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enter image description hereI've read another post that seemed to address how to use Automator to open screenshots automatically. (Automator task to open screenshots in Preview automatically) I've followed the steps exactly, but the last step still doesn't work (opening the screenshot in Preview)

So, I'm stuck. I really want the easiest solution to get Preview to open after I take an Interactive or Full Screenshot. I thought this may be it but...

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  • The question that you linked saves the screenshot to a file, not the clipboard as in your screenshot. – tubedogg Oct 6 '16 at 23:32
  • I now see that it saves to a file...but I really want it to open into Preview automatically after I take the screenshot. That last step doesn't work for some reason...at least not in "real practice". It works great when I run the script, just not when I actually take a screen shot outside of the Automator – gbigs Oct 6 '16 at 23:47
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After playing with it a little bit I couldn't get the process to work as listed in your screenshot, either. Here's a flow which works - in fact, it took the screenshot below. Note that you need to set this up as a service in order to assign it a keyboard shortcut. (Create a new Automator workflow and select Service as the document type.) Otherwise, if you save it as an app, you have to run the app every time you want to take a screenshot.

Once you have saved your workflow as a service, go to System Preferences > Keyboard > Shortcuts and select Services on the left-hand side, then scroll down on the right to find your service and set a keyboard shortcut.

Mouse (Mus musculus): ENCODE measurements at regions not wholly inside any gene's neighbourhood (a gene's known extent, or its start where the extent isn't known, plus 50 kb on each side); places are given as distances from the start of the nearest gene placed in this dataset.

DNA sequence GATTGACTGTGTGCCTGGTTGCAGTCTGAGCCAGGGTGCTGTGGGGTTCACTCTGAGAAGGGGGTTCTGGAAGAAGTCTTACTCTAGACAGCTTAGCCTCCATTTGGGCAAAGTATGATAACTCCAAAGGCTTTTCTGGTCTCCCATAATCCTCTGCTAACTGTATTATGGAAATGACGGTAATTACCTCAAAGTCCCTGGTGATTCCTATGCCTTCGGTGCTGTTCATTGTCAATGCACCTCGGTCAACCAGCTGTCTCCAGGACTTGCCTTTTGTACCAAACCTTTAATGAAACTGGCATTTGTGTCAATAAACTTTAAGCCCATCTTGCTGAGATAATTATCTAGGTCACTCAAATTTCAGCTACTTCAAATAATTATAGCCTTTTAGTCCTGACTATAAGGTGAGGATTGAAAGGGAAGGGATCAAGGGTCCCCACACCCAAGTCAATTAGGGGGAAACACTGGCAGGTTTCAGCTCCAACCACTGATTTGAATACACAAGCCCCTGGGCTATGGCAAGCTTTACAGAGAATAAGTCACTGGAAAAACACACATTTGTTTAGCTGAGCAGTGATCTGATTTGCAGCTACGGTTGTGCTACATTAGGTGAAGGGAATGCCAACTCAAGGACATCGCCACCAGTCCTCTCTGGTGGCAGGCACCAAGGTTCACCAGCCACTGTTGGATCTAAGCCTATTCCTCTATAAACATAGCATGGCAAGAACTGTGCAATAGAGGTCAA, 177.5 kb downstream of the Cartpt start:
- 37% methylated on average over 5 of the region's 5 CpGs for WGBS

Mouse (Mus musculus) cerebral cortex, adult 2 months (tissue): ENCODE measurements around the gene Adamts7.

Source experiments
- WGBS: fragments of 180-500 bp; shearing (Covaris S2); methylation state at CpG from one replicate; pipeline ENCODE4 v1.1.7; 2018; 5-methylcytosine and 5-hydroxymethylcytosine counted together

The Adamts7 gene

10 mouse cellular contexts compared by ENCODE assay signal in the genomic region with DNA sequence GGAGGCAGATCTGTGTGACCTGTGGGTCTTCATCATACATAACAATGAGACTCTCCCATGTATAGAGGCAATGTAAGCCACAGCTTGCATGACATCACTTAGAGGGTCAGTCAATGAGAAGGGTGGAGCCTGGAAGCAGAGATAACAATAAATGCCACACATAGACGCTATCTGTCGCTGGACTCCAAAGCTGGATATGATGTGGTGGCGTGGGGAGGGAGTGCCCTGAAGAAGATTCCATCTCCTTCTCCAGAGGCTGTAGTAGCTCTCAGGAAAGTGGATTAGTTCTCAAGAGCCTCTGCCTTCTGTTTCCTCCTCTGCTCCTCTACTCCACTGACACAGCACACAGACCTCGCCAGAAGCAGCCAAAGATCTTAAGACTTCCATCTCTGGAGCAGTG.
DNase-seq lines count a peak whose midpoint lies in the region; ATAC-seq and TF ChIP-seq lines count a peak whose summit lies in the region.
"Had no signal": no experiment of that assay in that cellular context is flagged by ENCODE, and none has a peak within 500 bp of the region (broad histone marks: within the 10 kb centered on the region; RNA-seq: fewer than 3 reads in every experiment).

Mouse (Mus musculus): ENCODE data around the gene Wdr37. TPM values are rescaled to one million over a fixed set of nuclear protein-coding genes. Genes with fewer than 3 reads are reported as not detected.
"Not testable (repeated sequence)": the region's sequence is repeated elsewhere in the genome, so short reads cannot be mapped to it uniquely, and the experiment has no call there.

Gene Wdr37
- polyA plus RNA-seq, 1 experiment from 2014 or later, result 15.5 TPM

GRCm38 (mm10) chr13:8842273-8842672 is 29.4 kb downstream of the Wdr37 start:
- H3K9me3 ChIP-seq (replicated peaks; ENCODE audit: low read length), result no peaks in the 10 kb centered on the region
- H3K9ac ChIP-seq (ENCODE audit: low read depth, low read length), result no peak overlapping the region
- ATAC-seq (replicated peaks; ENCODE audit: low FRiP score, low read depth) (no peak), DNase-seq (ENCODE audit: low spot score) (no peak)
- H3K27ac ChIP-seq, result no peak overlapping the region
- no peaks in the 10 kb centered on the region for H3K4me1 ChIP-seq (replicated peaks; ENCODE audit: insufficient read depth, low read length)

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  • Awesome @Tubedogg!! One more question for you re: the "Save to" field. The normal screenshot shortcut produced a sequential filename (ie, screenshot1, screenshot2, etc), but this appears like I can only have the most recent screenshot, since all screenshots have the same name. I take a ton of screenshots, so any advice to make the names sequential? – gbigs Oct 7 '16 at 14:50
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To address your comment, and the overall question, here is how I'd automate the whole process.

I'd use the screencapture command line utility in a Run Shell Script action instead of using the Take Screenshot and Open Images in Preview actions. For more information about the screencapture command line utility read its manual page.

The example code produces a filename same as the default when using standard keyboard shortcuts while placing it on the Desktop.

cd "$HOME/Desktop"
screenShot="Screen Shot $(date "+%Y-%m-%d") at $(date "+%H.%M.%S").png"
screencapture -i -P "$screenShot"
  • cd "$HOME/Desktop" can be any valid location you'd like.
  • screenShot="Screen Shot $(date "+%Y-%m-%d") at $(date "+%H.%M.%S").png" the screenShot variable forms the filename to be saved to. $(date "+%Y-%m-%d") will be e.g. 2016-10-06 and $(date "+%H.%M.%S") will be e.g 21.23.07 and the filename would then be, e.g.: Screen Shot 2016-10-07 at 21.23.07.png, just as if you used the default standard keyboard shortcuts.

  • screencapture -i -P "$screenShot", -i runs screencapture interactively, by selection or window. The control key will cause the screen shot to go to the clipboard. The space key will toggle between mouse selection and window selection modes. The escape key will cancel the interactive screen shot. -P Open the taken picture in a Preview window.

Note that you can modify the options of the screencapture command if you want it to behave differently then the example code. Also, if pressing the control key, which places the screen shot on the Clipboard, it will not then be opened in Preview.


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